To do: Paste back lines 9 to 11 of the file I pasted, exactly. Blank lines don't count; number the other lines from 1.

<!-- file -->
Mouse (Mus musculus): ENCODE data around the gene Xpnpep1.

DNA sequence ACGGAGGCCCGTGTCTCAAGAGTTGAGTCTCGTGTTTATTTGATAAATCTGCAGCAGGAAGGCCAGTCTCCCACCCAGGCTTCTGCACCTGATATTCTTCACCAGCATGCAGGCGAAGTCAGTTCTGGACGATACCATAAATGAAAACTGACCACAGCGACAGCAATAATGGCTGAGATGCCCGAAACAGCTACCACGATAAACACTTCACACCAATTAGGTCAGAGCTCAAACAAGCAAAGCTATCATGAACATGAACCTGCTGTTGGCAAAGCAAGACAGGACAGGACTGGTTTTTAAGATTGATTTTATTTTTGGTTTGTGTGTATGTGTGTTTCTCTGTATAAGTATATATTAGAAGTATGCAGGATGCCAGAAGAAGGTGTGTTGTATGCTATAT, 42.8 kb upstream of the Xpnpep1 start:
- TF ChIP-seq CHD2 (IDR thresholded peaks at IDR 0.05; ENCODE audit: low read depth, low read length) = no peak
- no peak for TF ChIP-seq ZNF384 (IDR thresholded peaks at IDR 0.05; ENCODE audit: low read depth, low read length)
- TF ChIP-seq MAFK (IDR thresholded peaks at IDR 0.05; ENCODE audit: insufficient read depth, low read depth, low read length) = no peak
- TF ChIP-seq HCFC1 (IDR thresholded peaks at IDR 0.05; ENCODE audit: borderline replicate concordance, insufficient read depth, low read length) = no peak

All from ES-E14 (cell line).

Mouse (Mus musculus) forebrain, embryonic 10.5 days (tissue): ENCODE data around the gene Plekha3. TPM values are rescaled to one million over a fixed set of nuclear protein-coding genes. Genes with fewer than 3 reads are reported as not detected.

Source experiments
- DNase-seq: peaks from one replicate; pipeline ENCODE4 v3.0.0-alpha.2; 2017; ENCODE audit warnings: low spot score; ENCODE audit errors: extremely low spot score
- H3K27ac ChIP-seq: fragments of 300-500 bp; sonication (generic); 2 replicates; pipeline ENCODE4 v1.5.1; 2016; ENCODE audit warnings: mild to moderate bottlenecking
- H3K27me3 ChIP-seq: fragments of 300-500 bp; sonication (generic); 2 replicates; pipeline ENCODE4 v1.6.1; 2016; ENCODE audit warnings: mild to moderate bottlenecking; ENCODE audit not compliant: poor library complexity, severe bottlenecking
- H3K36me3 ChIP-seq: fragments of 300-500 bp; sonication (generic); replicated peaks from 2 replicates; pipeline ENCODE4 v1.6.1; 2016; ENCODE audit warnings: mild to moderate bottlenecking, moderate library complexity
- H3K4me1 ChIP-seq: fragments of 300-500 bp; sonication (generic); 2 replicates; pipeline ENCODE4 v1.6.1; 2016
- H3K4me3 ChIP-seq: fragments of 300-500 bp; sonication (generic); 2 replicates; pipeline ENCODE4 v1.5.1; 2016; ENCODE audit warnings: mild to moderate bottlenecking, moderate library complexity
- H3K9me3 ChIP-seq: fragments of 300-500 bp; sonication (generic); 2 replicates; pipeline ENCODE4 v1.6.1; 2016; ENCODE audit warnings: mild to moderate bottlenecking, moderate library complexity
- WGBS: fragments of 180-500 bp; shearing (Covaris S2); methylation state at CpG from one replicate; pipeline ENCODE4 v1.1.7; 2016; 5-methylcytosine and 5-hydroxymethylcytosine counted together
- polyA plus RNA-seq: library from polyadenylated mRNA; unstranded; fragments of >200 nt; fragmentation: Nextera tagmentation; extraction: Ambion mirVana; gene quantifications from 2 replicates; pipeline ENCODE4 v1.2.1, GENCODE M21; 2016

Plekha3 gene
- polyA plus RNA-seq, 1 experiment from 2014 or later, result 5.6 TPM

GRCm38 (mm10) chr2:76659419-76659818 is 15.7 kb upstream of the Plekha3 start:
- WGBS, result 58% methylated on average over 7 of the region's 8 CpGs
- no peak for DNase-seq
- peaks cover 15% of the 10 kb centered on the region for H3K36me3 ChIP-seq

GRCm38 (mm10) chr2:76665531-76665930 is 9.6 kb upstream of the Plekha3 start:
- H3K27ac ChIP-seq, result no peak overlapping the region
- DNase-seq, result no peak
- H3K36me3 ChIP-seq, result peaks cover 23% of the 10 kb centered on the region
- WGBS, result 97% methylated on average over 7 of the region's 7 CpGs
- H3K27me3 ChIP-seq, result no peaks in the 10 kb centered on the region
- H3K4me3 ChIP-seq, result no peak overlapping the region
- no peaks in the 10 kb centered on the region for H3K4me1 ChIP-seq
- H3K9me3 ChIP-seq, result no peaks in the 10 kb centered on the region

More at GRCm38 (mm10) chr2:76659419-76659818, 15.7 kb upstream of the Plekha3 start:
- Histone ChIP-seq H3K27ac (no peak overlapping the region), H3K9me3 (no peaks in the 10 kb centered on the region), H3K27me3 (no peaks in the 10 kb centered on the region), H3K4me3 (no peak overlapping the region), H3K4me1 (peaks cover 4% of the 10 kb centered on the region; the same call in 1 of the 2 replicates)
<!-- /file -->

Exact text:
Source experiments
- DNase-seq: peaks from one replicate; pipeline ENCODE4 v3.0.0-alpha.2; 2017; ENCODE audit warnings: low spot score; ENCODE audit errors: extremely low spot score
- H3K27ac ChIP-seq: fragments of 300-500 bp; sonication (generic); 2 replicates; pipeline ENCODE4 v1.5.1; 2016; ENCODE audit warnings: mild to moderate bottlenecking